Waitressing was a significant part of my life for almost ten years. Growing up in a tourist town, waitressing was the best money I ever found for a summer job. In just three to four months I typically made enough to cover the cost of my tuition at one of the most expensive public schools in the nation (as they proudly told us during our orientation).
I used to lovingly refer to future work as having a “real job.” It wasn’t that waitressing is not respectable and real work, but that waitressing was the avenue through which I pursued my final career goals.
There was a lot I hated about waitressing- feeling demeaned by customers who saw me as little less than their glorified servant or eye candy in uniform, that one seasoned waitress who seemed to despise all summer staff, weddings that required hours of back-breaking work setting up and tearing down entire dining rooms, customers who stayed until 1am on nights when I had plans at 11pm, and the list goes on.
There were parts I loved- the challenge of serving more table than my section held because other servers were “in the weeds,” playing pranks with and on coworkers, racing to fold napkins, catering parties at multimillion dollar homes on the lake, and working nights during the summer so I could go boating and to the beach on days I wasn’t working a double.
It was a part of my life that taught me a lot about hard work, discipline, multitasking, communicating with adults, and above all HUMILITY (the customer is always right, my feelings don’t matter, and if they have a problem shelling their 250 jumbo shrimp, I certainly better be ready to shell each and every one of them AND keep the rest of my tables happy simultaneously).
But though it taught me much, I had the comfort of knowing one day my time as a waitress would end. Sure, I would be willing to wait tables again if financial or occupational troubles required it. But my last summer working at the Weathervane in Charlevoix marked the end of an era. I was no longer Krista the college girl making money to start her life- I was Krista the professional counselor, starting her real life.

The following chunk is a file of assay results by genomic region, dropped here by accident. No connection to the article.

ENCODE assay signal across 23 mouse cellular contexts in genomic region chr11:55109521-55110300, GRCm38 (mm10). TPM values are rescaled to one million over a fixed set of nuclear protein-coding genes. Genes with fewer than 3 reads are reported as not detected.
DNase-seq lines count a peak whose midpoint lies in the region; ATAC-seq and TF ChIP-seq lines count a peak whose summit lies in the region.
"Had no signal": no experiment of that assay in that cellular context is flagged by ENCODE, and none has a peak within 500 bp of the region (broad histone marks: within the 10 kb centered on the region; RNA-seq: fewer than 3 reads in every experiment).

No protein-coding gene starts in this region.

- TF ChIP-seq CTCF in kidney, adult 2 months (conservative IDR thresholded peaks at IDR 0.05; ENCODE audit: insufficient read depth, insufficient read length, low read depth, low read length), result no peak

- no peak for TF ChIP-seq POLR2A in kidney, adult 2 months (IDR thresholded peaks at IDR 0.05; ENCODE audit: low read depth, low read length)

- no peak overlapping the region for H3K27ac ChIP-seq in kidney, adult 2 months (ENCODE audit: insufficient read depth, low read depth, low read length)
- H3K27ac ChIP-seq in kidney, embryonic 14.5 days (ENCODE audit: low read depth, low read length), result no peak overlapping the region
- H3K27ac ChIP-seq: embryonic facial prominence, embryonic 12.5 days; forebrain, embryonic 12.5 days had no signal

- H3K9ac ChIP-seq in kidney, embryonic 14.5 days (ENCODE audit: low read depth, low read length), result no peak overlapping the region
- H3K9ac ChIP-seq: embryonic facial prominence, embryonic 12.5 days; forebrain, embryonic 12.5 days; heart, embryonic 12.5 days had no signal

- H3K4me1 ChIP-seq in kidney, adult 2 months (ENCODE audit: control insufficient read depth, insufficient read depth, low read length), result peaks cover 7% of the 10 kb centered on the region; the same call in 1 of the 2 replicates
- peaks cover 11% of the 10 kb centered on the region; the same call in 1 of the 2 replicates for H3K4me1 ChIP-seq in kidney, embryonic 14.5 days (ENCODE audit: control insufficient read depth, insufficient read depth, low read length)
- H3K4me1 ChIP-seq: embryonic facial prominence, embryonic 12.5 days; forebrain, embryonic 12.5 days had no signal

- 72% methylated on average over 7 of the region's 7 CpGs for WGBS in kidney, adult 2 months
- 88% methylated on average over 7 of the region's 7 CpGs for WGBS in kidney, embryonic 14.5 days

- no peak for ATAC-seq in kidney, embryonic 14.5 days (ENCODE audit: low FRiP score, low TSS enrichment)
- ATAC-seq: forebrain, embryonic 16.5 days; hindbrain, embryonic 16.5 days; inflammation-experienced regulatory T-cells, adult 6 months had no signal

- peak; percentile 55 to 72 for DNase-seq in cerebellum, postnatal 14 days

And now here I am, in the middle of real life.
Except it doesn’t quite feel like real life. It still feels like I’m waiting…for something. So much has turned out like I didn’t expect- I live in the south (well, I consider Missouri the South), I’m single at 27 years old, and I like vegetables (my parents never thought this would happen).
Life is different- but it’s also the same. I’m still frustrated on days I feel I’m working my life away. I still value every girls night out or time with family. I’m still struggling to find out who I am and be confident in who that is. I’m still working on my relationship with God.
Last week I moved into my own apartment for the first time. As I busied myself moving, unpacking, and purchasing many needed items I was keenly aware of a new feeling. I’m not sure, but I think it is a feeling of growing up or being independent. Now, I’ve already moved across the country, away from family and friends, to pursue a job opportunity on my own- so it’s not my first step of independence.
But I think it’s the first step I’ve taken that I didn’t expect to take. To be completely honest, I never bought all those little household items I’d need someday because I expected I’d register for them when I got married. Yet, one can only live as a 27-year-old with plastic silverware and no kitchen table for so long!
Sure, I still have the quintessential college futon for a couch, but I bought throw pillows to make it look at least somewhat elegant:)
I’m not saying this is all about marriage. I’m just saying I’m older. As I said, I’m stilling pursuing answers to life’s questions and learning to become comfortable in my shoes, but I’m more aware of my needs and more willing to ask for help as I do.
Living alone won’t be easy, but what in life ever is? I have so many amazing people in my life. I have exciting dreams to explore. And just because I’m done waitressing, doesn’t mean the mystery will end.